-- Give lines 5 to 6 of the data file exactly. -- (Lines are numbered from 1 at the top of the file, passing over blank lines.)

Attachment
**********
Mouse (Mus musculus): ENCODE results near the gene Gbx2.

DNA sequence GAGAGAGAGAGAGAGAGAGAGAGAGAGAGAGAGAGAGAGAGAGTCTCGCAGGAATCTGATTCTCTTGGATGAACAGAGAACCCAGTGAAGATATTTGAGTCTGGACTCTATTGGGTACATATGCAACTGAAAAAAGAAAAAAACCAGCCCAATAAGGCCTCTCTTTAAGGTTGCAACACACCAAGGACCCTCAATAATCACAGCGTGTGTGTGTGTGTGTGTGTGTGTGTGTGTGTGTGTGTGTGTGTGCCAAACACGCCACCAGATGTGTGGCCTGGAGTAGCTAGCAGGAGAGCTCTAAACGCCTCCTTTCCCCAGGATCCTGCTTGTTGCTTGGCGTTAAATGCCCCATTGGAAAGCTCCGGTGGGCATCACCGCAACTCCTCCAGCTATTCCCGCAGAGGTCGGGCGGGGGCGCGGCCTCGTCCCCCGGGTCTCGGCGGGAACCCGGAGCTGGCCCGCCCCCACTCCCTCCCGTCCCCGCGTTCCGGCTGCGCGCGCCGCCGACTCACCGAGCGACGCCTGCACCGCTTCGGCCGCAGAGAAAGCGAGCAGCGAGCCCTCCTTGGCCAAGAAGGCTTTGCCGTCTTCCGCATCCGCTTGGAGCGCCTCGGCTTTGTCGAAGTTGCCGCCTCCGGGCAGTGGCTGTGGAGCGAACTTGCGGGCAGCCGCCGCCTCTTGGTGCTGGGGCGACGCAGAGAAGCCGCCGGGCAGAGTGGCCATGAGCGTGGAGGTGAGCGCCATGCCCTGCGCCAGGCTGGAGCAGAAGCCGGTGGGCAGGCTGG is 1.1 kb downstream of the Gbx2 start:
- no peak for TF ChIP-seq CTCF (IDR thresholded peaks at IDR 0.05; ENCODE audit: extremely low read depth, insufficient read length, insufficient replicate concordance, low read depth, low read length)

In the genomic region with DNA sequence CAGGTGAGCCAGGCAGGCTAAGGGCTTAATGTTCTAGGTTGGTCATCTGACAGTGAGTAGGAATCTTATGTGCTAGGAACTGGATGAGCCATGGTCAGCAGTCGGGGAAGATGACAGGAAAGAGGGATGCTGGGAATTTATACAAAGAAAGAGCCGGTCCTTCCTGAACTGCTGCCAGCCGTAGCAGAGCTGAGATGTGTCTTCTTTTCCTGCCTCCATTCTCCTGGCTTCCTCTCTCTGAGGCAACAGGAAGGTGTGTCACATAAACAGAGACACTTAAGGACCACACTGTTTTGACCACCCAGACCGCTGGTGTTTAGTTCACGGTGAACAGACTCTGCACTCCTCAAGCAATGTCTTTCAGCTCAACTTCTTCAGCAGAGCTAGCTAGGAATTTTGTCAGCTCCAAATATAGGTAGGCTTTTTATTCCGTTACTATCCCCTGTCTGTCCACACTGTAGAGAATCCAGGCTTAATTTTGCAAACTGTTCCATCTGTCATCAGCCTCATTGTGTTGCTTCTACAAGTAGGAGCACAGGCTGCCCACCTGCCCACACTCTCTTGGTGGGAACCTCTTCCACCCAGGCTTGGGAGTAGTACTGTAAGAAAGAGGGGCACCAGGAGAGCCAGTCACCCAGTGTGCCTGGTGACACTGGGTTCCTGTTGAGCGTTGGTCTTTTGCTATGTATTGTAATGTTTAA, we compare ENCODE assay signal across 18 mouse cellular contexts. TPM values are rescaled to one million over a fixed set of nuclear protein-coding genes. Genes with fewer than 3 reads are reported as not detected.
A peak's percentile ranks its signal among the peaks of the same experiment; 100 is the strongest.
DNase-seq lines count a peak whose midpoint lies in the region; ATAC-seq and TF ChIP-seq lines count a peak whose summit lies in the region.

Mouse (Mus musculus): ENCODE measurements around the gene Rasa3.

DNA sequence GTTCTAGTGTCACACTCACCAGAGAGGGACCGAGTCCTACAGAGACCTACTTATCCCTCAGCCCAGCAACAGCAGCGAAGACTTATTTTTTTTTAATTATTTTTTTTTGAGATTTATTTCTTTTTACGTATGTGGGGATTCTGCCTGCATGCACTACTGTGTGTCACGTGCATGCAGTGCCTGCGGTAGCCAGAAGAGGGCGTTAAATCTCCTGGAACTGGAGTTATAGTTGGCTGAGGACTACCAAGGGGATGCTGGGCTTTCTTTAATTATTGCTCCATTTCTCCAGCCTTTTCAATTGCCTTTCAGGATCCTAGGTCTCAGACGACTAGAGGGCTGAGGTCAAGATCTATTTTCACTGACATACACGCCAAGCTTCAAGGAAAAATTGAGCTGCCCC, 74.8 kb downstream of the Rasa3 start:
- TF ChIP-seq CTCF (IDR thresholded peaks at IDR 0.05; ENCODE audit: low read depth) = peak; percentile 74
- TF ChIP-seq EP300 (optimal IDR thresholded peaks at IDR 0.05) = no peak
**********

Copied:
A peak's percentile ranks its signal among the peaks of the same experiment; 100 is the strongest.
DNase-seq lines count a peak whose midpoint lies in the region; ATAC-seq and TF ChIP-seq lines count a peak whose summit lies in the region.